Finally, the Malawi Energy Regulatory Authority (Mera) and the Electricity Supply Corporation of Malawi (Escom) last week kicked off their “road shows” disguised as “public hearings” to offer stakeholders an opportunity to give input into Escom’s proposal to raise electricity tariffs.
Escom has applied for an average increase of K18.34 per unit of electricity to be implemented between January 2014 and December 2017. If approved, the 58 percent proposed tariff increase will push the cost of electricity from K31.54 to K49.88 per unit.
I have always been skeptical about Escom’s justification to raise electricity tariffs. Everytime Escom seeks to increase the tariff it has given, as a reason, the need for extensive capitalisation and investment on its power generation, transmission and distribution.
During the first Mera public hearing in Lilongwe, outspoken Consumers Association of Malawi (Cama) executive director John Kapito argued that Escom cannot be recapitalised overnight.
Four years ago, Escom sought another tariff hike on the basis that it would make investments in generation, transmission and distribution to provide reliable power to Malawians.
However, four years on and still counting, reliable power supply remains a pipedream for the paltry 10 percent of Malawi’s current population of 15.3 million (based on scientific projections of the 2008 Population and Housing Census which took into account issues such as fertility rate). To many a Malawian consumer, half the time they live without power, yet at the end of every month they get astronomical electricity bills for such a poor service.
In fact, in 2009 Malawi had 63 days of power outages in a year, accounting for the worst reliability record of the 24 sub-Saharan Africa countries sampled, according to a report by the Millennium Challenge Account (MCA) Malawi Office. This lack of reliable power source deters investments in the manufacturing and mining sectors besides lowering social returns in general.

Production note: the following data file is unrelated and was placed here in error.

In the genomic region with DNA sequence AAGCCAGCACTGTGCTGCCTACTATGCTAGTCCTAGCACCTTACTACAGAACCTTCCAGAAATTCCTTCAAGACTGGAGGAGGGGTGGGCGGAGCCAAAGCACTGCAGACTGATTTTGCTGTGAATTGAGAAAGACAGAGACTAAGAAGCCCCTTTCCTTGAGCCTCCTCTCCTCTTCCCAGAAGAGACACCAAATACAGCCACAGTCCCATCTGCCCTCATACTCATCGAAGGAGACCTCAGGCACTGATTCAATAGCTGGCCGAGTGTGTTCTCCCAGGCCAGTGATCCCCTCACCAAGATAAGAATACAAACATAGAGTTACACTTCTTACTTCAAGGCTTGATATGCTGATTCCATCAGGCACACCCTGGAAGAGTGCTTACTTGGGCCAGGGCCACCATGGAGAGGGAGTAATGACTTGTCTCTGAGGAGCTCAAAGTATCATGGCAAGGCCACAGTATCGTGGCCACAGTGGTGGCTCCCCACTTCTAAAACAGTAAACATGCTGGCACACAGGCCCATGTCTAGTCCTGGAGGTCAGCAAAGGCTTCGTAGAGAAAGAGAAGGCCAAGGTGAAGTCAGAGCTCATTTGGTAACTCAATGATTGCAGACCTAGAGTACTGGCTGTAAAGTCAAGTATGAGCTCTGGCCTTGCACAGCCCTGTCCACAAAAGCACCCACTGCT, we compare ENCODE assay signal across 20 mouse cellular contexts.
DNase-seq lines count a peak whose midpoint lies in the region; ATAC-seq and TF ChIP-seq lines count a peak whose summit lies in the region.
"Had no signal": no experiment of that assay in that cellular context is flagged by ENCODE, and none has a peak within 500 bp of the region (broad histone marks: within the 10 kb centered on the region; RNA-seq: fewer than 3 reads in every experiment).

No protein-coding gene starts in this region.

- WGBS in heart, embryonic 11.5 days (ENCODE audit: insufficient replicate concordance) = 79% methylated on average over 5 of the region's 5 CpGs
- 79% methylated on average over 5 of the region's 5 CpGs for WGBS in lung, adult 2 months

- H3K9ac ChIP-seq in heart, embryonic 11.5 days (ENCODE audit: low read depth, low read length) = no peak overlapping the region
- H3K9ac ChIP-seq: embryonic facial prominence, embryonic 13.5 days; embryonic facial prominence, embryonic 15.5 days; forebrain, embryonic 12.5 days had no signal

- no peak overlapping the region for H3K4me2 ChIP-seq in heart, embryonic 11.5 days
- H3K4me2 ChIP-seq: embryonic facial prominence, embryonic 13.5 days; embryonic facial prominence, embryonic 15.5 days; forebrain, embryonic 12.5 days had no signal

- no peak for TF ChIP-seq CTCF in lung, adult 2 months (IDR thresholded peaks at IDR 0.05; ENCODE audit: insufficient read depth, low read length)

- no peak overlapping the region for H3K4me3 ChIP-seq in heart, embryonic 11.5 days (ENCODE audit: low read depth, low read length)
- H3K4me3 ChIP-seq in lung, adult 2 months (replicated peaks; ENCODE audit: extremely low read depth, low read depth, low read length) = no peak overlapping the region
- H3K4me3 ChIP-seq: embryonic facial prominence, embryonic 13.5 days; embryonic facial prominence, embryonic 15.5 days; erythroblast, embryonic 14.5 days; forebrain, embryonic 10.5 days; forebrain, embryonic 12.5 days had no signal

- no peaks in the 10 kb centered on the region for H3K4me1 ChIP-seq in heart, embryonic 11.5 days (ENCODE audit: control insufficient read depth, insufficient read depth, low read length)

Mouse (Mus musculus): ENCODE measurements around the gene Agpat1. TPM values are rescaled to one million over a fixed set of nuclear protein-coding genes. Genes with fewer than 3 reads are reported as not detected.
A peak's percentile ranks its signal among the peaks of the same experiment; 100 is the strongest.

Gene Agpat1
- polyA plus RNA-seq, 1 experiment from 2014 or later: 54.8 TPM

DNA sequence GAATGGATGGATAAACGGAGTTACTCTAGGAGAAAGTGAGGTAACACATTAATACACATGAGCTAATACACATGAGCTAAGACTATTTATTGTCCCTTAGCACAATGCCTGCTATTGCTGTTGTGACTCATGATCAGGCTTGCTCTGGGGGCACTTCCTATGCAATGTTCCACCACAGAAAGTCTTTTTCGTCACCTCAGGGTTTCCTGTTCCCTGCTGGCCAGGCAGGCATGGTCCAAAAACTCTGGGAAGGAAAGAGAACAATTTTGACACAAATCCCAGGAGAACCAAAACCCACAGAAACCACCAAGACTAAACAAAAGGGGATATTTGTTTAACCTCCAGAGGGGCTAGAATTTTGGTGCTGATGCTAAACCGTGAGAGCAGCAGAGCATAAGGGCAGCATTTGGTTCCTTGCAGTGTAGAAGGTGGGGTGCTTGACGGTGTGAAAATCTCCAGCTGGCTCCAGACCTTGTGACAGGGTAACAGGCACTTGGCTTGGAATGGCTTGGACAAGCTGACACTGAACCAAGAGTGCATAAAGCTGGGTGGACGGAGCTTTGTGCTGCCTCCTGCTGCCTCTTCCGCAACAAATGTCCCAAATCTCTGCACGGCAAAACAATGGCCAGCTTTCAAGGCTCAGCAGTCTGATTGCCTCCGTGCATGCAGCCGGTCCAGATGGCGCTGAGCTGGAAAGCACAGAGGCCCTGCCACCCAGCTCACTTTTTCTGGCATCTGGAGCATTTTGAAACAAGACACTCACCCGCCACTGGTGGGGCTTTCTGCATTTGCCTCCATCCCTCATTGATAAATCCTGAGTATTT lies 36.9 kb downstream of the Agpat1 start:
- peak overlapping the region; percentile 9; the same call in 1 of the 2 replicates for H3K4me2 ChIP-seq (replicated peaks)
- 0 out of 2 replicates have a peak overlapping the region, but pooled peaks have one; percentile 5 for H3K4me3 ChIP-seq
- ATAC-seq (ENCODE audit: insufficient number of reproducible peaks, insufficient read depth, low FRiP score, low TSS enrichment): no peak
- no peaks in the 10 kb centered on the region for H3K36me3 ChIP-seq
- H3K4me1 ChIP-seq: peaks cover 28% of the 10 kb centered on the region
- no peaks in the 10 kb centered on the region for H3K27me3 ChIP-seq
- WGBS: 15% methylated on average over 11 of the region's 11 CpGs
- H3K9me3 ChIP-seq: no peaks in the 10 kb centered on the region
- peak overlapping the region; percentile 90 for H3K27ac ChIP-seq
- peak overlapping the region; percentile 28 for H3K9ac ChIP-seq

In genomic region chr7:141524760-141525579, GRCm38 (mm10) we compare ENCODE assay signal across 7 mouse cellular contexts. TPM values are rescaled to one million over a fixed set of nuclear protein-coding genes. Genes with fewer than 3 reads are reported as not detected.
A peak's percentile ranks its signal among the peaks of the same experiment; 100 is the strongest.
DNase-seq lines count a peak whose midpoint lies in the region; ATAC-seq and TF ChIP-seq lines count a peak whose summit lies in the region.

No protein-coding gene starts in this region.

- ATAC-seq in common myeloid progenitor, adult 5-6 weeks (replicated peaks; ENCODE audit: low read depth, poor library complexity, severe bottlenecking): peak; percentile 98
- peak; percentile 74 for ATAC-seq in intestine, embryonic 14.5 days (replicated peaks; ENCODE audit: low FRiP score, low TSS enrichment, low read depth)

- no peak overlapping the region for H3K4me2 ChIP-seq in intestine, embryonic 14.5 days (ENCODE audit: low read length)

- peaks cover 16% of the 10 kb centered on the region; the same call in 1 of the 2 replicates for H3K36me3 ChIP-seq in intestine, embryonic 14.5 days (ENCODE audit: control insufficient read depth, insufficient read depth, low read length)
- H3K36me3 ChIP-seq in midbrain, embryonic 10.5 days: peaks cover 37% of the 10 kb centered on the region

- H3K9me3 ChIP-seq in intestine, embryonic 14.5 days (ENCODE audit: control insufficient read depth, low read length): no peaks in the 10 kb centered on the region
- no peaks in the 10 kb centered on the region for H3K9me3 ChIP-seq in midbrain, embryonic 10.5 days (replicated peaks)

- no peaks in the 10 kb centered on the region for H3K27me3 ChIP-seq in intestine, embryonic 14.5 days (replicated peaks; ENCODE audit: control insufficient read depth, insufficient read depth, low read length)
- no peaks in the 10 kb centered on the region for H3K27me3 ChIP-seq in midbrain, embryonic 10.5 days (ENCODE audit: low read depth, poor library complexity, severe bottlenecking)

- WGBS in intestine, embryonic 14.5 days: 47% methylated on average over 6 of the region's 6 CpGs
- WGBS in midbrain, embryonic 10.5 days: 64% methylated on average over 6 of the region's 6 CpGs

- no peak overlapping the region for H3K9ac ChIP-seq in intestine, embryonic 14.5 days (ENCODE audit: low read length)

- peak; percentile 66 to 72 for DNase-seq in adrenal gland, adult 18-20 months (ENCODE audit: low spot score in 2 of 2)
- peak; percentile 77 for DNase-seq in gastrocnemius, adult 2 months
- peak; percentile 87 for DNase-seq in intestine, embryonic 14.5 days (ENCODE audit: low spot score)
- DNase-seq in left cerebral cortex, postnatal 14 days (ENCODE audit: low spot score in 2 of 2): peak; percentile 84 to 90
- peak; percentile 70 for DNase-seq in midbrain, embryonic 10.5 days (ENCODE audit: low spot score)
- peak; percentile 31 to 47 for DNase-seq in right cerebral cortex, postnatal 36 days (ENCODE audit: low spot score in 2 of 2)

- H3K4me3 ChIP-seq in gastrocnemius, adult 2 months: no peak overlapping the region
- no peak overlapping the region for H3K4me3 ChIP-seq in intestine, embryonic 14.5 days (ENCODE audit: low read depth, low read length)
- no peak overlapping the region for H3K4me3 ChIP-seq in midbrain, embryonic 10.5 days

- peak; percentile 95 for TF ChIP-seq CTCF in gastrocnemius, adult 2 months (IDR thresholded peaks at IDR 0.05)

In its submission, Cama described as baseless, Escom’s claims that the basic tariff increase will achieve a cost-reflective tariff because the raise will be gradual.
Naturally, as expected, Escom through its board chairperson Morgan Tembo defended the proposal, saying it will be implemented gradually. He said Escom needs something to work effectively and efficiently.
My foot! In my view, Escom’s operations cannot be compromised if the tariff hike is not approved. What Escom needs is to set its priorities right and operate efficiently.
What is efficiency? Is it not the ability to do something well or deliver with no waste of time or money? Or, put otherwise, does efficiency not mean achieving desirable results using minimal or available resources? From these definitions, one does not need more money to be efficient.
Instead of passing its inefficiencies to consumers through tariff hikes, Escom can raise some “loose funds” from within its operations by, among others, reducing its appetite for a “lavish” lifestyle as well as checking on political interference where, for example, the corporation has assigned its vehicles to political rallies of parties in government on the bill of consumers while hiring vehicles for its operations from expensive car hire firms.
I feel Cama has a point in stating that in the aftermath of previous tariff hikes, Escom has failed to demonstrate that tariff hikes can improve generation, transmission and distribution services as, if anything, its service delivery has continued to dwindle from bad to worse.
Meanwhile, the country is still moving, at a snail’s pace, “towards power all day, everyday” as many others wait for years on end to get connected to the national grid.
It is my humble submission that Escom’s tariff hike proposal should be rejected. But knowing the big brother Escom is to Mera, the current hearings will only be talking shops for consumers as, at the end of the day, Escom will get what it wants while consumers dig deeper into their pockets to pay for inefficient service delivery.